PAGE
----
What's Included In The Proposed Bipartisan Border Security Compromise Lawmakers have struck a deal to avoid another government shutdown. It includes funding for 55 miles of border wall and limits the number of people Immigration and Customs Enforcement can detain.

What's Included In The Proposed Bipartisan Border Security Compromise

What's Included In The Proposed Bipartisan Border Security Compromise

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Lawmakers have struck a deal to avoid another government shutdown. It includes funding for 55 miles of border wall and limits the number of people Immigration and Customs Enforcement can detain.


Well, Democratic and Republican leaders on Capitol Hill seem to be solidly behind this border security deal. Here's Senate Minority Leader Chuck Schumer.


CHUCK SCHUMER: Hopefully this agreement means that there won't be another government shutdown on Friday, sparing the country another nightmare.

KELLY: Top Senate Democrat there, and here's the top Republican, Senate Majority Leader Mitch McConnell, urging the president to support the deal.


MITCH MCCONNELL: I'm hoping that he will find this agreement acceptable and that he signs the bill.

KELLY: NPR's Susan Davis is tracking all of this, and she joins us now from Capitol Hill. Hey there.


KELLY: So we just heard their language. They're talking about how they're hoping - they're hopefully onboard with this. But to the key question of where the president is, how confident are lawmakers that they've got the White House with them?

DAVIS: I don't know if anyone in Congress is confident in predicting the president will sign this bill until they see the ink dry on the legislation. The president didn't help the uncertainty today telling reporters he was not happy with the bill, not thrilled with what he's heard is in it. At the same time, he said he doesn't think there will be another shutdown, and he's made clear he's thinking about other ways to build barriers along the U.S.-Mexico border. So I think there is some level of confidence that this will get done this week.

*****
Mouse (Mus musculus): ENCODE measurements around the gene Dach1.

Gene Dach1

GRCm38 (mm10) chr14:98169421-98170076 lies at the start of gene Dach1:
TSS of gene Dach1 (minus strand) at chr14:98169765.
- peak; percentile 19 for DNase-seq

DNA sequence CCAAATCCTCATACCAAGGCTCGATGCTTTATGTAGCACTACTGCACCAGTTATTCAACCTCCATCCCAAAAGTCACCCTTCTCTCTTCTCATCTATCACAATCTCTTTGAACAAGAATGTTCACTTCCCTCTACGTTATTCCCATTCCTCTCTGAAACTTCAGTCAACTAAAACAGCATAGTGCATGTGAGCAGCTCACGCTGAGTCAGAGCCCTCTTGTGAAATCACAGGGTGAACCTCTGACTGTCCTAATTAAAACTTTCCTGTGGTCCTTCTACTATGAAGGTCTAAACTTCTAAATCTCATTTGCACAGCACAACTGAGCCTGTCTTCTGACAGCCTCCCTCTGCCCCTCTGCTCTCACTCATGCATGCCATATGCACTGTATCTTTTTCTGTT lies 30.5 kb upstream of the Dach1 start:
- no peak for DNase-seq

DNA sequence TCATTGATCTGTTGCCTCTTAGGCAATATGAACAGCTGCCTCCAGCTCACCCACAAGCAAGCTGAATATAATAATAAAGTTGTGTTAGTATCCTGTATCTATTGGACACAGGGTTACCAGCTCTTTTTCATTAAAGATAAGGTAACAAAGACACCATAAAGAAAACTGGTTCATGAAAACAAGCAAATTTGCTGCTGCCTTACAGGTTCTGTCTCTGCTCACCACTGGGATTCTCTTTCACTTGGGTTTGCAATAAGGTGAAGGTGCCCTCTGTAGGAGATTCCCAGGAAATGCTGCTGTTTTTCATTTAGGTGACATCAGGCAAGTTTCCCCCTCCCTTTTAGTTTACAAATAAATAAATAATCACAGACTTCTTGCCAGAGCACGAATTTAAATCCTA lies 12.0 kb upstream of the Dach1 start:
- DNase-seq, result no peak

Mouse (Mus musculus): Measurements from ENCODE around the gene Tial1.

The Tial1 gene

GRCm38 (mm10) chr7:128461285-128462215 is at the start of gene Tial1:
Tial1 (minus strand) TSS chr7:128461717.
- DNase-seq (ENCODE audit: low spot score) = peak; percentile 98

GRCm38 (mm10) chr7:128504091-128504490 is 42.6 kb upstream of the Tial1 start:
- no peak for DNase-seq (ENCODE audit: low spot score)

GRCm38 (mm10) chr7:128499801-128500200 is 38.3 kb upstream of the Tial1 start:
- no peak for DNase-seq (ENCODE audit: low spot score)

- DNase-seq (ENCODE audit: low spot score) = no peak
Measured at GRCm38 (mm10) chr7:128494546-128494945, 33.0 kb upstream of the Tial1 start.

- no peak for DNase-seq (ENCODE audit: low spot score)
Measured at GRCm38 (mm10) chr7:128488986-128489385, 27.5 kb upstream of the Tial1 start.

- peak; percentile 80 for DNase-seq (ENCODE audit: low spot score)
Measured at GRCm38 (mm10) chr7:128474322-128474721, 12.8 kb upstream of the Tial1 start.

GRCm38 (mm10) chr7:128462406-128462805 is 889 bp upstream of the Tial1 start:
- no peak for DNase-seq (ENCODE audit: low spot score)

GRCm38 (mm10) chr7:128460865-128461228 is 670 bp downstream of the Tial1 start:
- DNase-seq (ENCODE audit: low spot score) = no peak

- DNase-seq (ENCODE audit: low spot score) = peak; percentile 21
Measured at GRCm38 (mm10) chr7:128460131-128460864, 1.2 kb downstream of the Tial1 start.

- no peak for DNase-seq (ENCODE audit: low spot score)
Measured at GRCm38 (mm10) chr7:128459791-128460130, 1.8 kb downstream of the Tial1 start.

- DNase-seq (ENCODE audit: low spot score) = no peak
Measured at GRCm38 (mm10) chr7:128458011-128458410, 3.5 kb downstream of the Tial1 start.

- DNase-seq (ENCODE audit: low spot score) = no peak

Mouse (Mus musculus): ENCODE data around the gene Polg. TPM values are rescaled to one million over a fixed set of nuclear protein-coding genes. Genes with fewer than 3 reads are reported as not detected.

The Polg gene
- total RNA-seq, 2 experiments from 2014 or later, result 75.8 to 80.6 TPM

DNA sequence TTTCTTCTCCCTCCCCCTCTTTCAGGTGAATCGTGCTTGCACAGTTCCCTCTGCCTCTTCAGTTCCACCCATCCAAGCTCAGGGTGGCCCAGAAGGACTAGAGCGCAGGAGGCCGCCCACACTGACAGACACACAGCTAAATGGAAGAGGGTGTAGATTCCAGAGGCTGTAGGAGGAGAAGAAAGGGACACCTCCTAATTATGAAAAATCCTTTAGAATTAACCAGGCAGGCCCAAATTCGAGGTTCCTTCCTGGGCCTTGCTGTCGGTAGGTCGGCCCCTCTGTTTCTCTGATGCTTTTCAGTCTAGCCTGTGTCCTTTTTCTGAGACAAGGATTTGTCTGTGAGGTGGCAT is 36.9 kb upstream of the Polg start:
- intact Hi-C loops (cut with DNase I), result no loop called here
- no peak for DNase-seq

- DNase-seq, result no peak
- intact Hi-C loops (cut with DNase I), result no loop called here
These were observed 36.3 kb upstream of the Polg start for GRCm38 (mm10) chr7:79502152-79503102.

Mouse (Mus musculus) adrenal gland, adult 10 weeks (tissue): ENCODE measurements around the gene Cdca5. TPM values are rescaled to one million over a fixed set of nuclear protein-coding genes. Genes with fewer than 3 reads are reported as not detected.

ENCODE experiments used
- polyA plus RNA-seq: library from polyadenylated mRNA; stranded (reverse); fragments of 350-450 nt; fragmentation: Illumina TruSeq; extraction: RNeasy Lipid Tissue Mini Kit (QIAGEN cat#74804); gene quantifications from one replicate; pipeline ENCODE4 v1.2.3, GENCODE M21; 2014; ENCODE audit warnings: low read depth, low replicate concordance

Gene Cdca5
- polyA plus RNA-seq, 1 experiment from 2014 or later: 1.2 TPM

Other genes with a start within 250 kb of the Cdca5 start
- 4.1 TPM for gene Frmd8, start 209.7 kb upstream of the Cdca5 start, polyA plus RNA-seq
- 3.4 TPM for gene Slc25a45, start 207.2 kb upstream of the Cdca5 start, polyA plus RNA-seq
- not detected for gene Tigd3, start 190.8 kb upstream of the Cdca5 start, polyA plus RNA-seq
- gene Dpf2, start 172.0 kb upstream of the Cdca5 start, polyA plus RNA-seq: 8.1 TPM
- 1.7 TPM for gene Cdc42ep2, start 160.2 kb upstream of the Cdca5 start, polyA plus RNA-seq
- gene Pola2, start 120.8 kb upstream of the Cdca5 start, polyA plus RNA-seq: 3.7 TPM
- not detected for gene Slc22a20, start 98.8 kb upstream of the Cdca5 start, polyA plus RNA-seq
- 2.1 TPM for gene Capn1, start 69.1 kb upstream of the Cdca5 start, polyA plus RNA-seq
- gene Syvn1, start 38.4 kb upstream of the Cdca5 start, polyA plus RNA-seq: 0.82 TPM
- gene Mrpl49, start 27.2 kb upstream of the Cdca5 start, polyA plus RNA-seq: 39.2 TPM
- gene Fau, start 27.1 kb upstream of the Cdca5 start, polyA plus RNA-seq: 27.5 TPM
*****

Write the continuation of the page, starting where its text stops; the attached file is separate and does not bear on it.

KELLY: We should say we have not read the actual bill yet.

DAVIS: Right.

KELLY: It hasn't been released publicly. But negotiators have shared the outlines of it. We've been interviewing some of them today. What is it specifically that the White House and the president do not like?

DAVIS: Well, remember; he asked for $5.7 billion for the wall. In this, he's going to get 1.375 billion. That's significantly less than even the Senate had agreed to before the government shutdown the first time. It will provide for 55 miles of new wall barriers mainly in the Rio Grande Valley. The administration also wanted to increase the number of detention beds, and the legislation actually puts the trajectory downward to lower those numbers of beds, although it does give the administration some wiggle room to increase them if there is a need. And I think that those are two things that the president had to compromise on. He didn't necessarily get his way.

KELLY: What if this - the president were to sign this legislation despite his misgivings but also find a way to work around Congress to get more money for this border wall? How real a possibility is that looking?

DAVIS: It certainly sounds like it based on Republicans I've talked to today. And a lot of his allies in Congress are encouraging him to do just that. Here is South Carolina Republican Senator Lindsey Graham today.


LINDSEY GRAHAM: The delta between 1.375 and 5.7 can be made up in two ways - through reprogramming money through existing statutes and declaring a national emergency and using that vehicle to find funds. I think he'll probably do both.

DAVIS: Do both. So the White House is making this case - and he has varying degrees of support from his own party on the Hill about this - that the president has some authority to redirect defense spending to go to programs that already exist that are allowed to build fencing. He's also not ruled out that more extreme option of declaring a national emergency, which would completely end run around Congress. Democrats are promising a court battle if he goes there. You know, it's Congress' authority to decide how your taxpayer dollars get spent, and they're not going to let that happen without a fight. They might find some Republicans joining them in that fight.

KELLY: And just to back up for a moment here. We've been focused on the president, but is this a done deal that this compromise has got the votes to pass Congress?

DAVIS: You know, this is the question I've asked every lawmaker I've seen today. Not many are willing to say how they're going to vote on this until the actual bill is released.

KELLY: Right.

DAVIS: We're expecting to see...

KELLY: Most of them haven't read it either.

DAVIS: Exactly. So Senator Shelby, who helped write the bill, said they're going to release it tomorrow. You know, generally speaking, when the top Democrats and Republicans on the Appropriations Committee reach a spending deal and their party leaders say they support it, usually those bills pass. Again - and this goes back to the president here. If he comes out against the bill and says he won't sign it, it will completely throw all that conventional wisdom out the window. At the same time, if he says, yep, I'll sign it; send it to me, then absolutely it's on a glide path to passing Congress.

KELLY: Thank you, Susan.

DAVIS: You're welcome.

KELLY: NPR's Sue Davis.

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